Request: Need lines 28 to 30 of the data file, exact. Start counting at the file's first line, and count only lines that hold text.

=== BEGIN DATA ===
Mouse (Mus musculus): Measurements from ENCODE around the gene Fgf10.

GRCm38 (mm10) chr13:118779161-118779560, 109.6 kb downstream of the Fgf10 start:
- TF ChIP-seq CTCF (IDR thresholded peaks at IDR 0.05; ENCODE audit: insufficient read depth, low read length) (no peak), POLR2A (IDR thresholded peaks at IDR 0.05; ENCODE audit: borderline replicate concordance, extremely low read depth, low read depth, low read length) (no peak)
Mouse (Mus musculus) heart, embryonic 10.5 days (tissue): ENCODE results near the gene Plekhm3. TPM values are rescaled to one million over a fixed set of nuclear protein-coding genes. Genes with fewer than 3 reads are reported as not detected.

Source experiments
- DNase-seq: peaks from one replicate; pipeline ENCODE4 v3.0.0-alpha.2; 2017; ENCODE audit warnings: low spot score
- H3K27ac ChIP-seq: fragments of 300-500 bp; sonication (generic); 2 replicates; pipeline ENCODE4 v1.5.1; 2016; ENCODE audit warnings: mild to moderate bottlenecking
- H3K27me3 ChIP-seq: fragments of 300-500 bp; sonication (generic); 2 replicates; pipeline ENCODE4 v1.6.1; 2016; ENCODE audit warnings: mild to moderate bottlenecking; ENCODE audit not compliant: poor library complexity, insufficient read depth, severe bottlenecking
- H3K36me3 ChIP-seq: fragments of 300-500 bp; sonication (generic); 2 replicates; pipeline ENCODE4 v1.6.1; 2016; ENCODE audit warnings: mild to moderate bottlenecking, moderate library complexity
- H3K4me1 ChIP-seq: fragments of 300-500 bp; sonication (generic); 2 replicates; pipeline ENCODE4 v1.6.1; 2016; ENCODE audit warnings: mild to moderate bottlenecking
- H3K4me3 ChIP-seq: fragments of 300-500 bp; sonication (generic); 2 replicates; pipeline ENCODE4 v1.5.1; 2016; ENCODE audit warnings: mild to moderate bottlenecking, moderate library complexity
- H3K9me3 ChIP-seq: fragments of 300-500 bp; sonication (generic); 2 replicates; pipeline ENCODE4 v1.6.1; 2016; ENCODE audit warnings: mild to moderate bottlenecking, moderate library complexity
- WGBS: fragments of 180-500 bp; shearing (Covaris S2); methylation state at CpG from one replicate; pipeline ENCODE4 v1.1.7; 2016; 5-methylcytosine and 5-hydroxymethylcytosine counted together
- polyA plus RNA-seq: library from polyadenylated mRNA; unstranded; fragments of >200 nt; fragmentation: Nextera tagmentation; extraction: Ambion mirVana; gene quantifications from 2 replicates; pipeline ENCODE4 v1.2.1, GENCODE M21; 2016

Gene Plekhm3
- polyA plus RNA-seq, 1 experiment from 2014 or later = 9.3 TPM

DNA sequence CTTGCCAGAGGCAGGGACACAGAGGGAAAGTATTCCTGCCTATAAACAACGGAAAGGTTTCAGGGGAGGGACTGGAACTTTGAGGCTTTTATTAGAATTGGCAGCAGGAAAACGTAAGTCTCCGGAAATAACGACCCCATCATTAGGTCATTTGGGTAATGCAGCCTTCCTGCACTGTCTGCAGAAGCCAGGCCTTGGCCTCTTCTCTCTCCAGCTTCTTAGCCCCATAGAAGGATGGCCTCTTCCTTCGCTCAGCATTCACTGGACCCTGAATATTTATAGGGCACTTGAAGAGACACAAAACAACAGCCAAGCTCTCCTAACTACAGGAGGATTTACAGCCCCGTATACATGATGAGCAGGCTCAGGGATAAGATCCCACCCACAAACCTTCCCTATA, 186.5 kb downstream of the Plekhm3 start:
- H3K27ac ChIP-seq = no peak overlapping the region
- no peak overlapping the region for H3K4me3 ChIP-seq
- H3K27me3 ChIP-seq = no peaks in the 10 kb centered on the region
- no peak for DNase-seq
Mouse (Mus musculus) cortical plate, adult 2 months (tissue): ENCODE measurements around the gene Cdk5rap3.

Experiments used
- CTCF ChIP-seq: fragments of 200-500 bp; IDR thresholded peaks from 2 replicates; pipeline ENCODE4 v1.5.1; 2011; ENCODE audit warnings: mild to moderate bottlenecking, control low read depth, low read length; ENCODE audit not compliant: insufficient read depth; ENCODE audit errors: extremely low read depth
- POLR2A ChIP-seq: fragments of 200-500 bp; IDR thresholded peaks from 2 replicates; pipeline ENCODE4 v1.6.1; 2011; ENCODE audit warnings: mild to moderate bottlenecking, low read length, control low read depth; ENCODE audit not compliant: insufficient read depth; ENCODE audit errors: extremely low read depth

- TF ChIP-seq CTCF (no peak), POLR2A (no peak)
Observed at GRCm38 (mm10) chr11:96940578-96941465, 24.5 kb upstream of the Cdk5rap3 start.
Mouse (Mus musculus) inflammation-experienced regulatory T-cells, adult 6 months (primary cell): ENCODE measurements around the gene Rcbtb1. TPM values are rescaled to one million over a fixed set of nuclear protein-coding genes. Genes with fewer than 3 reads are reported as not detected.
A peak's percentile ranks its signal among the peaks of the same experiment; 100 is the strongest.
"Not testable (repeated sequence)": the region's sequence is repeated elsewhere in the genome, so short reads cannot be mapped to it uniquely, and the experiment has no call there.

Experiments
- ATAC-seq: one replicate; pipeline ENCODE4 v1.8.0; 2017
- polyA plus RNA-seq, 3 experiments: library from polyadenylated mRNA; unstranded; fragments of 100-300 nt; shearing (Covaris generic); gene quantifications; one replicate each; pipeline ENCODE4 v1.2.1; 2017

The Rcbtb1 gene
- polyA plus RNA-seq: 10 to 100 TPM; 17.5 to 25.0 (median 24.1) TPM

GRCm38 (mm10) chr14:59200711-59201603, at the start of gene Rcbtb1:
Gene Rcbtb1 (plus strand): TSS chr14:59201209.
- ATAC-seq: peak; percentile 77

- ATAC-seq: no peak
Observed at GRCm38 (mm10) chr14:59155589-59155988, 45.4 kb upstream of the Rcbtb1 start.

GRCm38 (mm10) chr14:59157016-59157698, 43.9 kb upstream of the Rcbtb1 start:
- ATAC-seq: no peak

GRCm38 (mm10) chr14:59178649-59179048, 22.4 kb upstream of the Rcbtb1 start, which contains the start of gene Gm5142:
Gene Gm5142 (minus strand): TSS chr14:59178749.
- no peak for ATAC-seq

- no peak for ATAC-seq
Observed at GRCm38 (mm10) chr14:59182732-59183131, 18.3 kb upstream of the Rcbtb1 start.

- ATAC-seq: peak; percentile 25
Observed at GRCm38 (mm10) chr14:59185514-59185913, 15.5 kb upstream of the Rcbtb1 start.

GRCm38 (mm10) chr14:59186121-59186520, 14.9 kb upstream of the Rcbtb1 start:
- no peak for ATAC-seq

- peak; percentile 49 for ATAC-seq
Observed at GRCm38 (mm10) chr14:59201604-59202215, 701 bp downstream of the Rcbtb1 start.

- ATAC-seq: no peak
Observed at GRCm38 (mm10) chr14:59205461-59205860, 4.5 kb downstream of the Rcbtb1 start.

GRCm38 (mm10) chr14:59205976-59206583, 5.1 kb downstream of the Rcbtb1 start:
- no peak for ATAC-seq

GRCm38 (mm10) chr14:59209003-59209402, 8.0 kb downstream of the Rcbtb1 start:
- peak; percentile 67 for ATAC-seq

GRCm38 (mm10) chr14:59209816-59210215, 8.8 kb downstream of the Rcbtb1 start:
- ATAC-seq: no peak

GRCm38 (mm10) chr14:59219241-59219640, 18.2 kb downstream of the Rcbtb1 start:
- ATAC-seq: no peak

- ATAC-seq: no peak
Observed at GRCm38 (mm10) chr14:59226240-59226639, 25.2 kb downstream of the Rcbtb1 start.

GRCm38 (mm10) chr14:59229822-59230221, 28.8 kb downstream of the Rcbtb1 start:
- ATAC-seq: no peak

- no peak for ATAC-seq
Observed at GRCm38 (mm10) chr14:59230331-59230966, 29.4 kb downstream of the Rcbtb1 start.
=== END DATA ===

Mouse (Mus musculus) inflammation-experienced regulatory T-cells, adult 6 months (primary cell): ENCODE measurements around the gene Rcbtb1. TPM values are rescaled to one million over a fixed set of nuclear protein-coding genes. Genes with fewer than 3 reads are reported as not detected.
A peak's percentile ranks its signal among the peaks of the same experiment; 100 is the strongest.
"Not testable (repeated sequence)": the region's sequence is repeated elsewhere in the genome, so short reads cannot be mapped to it uniquely, and the experiment has no call there.